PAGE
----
"He described to CNN's Erin Burnett how he himself has been mistaken for former CNN anchor [T.J.] Holmes several times. . . ."

5 Things Not to Say About Michael Sam Coming Out Story

After Missouri defensive end Michael Sam's announcement Sunday that made him the first openly gay participant in the NFL draft, Tony Jovenitti, a hockey writer and member of the National Lesbian & Gay Journalists Association, listed "five things that you should never say when you’re talking about this story."

They are:

  • 1. " 'This shouldn’t be news.' . . .

  • 2. " 'I don’t care if he's gay, but why does he have to announce it?' . . .

  • 3. " 'I don’t care about what he does in the bedroom.' . . .

  • 4. " 'But won't that make his teammates uncomfortable?' . . .

  • 5. " 'What if he checks out teammates in the showers?' . . ."

Sharif Durhams, treasurer of NLGJA, recommended Jovenitti's piece in a short essay on the NLGJA website.

Health Care Reporters "Have Forgotten" Who's Uninsured

"When it comes to summarizing the key findings of the latest Kaiser Health Tracking Poll, this Washington Post headline neatly does the job: 'Americans don't know what's in Obamacare, do know they don't like it.' Trudy Lieberman wrote Wednesday for Columbia Journalism Review.

Lieberman also quoted Drew Altman, president and CEO of the Kaiser Family Foundation, who said, "Media coverage has been vulnerable to death by anecdote from the start."

"I've written plenty about that, including identifying six questions reporters should ask before using an Obamacare anecdote," Lieberman continued.

"Obamacare, Altman said, 'is in large part a program for low income people who are not conversant with the principles of insurance.' When you consider that this group — the uninsured — likely knows little about the interplay of deductibles, coinsurance, copays, and premiums, the Kaiser numbers make some sense. 'The social mission of the law is the uninsured,' Altman said. 'We have forgotten who the uninsured are.' Reporters included.

"Consider how few good stories there have been on Medicaid, particularly stories focused on the poorest Americans left out of the expansion. . . ."

Compensating for "Parachute Journalism" on Other Cultures

Journalists who parachute into foreign countries to cover global health and human rights issues are susceptible to a "culture gap" they might not realize, Jill Filipovic wrote Wednesday for Columbia Journalism Review.

That culture gap "is the new normal. With global health and human rights coverage increasingly funded by foundations that organize reporting trips, Western journalists who don't understand the nuances of a place are parachuting in for a week, charged with covering some of the most complex and distressing aspects of human existence," Filipovic wrote.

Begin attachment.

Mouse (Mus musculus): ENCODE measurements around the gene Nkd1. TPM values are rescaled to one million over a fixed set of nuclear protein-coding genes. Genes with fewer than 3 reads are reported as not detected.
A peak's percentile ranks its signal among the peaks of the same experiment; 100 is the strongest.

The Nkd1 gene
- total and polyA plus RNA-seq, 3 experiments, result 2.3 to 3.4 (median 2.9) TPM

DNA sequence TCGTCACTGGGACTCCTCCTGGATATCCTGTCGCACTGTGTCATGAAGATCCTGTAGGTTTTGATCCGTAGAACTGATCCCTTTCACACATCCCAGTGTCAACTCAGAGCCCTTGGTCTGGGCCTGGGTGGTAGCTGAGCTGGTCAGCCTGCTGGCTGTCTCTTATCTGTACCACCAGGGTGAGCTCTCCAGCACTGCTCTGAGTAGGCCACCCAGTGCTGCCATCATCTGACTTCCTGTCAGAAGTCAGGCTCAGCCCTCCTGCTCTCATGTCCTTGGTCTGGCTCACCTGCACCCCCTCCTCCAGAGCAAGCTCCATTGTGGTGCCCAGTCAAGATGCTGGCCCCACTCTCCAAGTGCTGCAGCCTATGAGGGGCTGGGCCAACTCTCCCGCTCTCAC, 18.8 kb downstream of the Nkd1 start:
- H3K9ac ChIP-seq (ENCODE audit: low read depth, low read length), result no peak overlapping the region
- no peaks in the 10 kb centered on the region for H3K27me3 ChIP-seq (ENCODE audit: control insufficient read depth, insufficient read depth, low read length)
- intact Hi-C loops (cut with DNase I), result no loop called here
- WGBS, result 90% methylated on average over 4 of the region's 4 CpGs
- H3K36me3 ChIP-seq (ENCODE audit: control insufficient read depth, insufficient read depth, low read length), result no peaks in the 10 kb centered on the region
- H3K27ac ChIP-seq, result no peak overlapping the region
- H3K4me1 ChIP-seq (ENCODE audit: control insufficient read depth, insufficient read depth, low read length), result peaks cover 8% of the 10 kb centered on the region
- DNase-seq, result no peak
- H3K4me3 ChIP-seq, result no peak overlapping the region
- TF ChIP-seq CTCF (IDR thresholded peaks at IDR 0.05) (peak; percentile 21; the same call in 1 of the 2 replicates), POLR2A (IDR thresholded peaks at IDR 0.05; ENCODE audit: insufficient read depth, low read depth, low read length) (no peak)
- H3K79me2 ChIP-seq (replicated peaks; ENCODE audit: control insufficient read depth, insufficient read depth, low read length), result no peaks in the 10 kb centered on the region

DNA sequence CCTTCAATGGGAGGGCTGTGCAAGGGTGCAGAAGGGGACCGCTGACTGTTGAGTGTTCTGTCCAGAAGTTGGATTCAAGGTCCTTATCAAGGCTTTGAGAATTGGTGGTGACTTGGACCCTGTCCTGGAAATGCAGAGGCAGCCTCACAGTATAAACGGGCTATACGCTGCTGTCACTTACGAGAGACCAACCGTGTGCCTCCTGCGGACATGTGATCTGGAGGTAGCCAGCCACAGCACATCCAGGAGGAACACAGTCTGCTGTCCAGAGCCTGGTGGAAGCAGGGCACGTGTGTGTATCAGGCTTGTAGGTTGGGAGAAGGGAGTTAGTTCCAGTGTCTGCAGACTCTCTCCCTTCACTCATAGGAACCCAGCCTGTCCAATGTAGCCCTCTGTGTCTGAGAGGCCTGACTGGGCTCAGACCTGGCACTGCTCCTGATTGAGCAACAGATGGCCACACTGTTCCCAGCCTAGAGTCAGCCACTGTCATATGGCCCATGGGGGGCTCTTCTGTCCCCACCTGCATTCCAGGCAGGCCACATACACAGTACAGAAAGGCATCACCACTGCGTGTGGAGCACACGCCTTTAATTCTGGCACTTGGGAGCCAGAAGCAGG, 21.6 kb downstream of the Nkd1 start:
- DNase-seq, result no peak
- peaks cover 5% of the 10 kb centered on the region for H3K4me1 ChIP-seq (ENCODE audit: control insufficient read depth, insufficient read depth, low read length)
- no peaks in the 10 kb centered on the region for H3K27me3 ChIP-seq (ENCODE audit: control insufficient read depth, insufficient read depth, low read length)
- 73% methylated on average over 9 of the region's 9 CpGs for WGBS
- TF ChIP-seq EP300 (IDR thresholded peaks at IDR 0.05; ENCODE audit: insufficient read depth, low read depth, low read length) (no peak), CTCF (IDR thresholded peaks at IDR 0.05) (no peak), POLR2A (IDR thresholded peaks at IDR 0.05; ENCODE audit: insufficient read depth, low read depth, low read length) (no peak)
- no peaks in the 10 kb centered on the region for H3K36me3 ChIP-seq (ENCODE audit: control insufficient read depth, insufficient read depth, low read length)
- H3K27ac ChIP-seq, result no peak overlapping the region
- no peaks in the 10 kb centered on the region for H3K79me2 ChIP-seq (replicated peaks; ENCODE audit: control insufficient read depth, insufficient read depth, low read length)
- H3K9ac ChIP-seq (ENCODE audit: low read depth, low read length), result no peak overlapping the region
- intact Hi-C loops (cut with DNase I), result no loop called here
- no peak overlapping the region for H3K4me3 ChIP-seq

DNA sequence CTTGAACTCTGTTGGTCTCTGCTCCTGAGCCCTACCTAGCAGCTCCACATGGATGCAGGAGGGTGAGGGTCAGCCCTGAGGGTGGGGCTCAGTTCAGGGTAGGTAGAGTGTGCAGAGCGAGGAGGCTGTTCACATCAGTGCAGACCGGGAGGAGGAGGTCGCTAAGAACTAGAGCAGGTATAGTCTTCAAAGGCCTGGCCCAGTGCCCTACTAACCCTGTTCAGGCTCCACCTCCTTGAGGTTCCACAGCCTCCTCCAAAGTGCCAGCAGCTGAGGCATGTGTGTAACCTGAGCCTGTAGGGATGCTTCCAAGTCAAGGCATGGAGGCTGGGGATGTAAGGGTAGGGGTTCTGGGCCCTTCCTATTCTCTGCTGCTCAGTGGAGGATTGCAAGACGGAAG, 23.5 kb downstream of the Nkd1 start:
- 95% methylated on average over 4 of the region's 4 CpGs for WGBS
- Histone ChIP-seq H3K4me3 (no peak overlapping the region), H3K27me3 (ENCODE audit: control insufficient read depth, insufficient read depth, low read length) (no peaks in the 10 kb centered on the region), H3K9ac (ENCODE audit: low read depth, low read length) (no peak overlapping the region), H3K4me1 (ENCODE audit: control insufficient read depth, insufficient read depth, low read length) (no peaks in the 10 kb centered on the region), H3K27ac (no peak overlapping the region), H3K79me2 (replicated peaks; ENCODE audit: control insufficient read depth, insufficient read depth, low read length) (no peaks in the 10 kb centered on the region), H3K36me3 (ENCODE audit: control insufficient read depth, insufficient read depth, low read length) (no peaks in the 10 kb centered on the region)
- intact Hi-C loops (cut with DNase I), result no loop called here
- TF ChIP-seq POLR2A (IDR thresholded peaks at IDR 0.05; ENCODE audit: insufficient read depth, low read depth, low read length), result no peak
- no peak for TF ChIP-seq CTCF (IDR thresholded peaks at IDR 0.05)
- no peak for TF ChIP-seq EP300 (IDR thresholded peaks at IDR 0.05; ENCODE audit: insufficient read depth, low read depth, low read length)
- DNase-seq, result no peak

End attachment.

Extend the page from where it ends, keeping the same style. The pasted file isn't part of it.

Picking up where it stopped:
"These trips are invaluable resources, and global health reporting would simply not have the reach it does without them. But this setup also has many potential pitfalls that can prevent well-meaning reporters from accurately conveying the subtleties of their sources' experience, and it's our professional obligation to address them. Admitting our own fallibilities can be terrifying, but remaining alert and self-aware can help mitigate the problem.

Filipovic also wrote, " 'One mistake I kept seeing people make is starting interviews with the answers they're hoping for,' says Sarika Bansal, a freelance reporter focused on global health, and who has been on five international reporting trips in the past two years. 'For example, starting with, "Do you breastfeed your child exclusively?" People know what the right answer is. There’s a real danger with the people you're interviewing answering the way they know the journalist wants them to, instead of feeling like they're being really honestly engaged with.'

"On organized reporting trips, arranged sources often see you not just as a journalist asking questions, but as an extension of the organization funding valuable services and programs. There's often a desire to give the 'right' answer in order to show that the program is working, and that more funding is needed. Directing a question toward a particular answer — 'Do you breastfeed your child exclusively?' versus 'How do you feed your child?' — unintentionally guides your source into offering what they think you want to hear.

"Think not only about the sources you speak to, but how those sources got to you, and who you're not talking to, especially when you're speaking with sources pre-selected by the foundations and nonprofits underwriting the trip. . . ."

Short Takes

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Richard Prince's Journal-isms originates from Washington and is published Monday, Wednesday and Friday. It began in print before most of us knew what the Internet was, and it would like to be referred to as a "column." For newcomers: The words in blue (on most computers) are links leading to more information. The Web site provides passwords and user names to some registration-only news sites, but use may be illegal in some states. Any views expressed in the column are those of the person or organization quoted and not those of any other entity.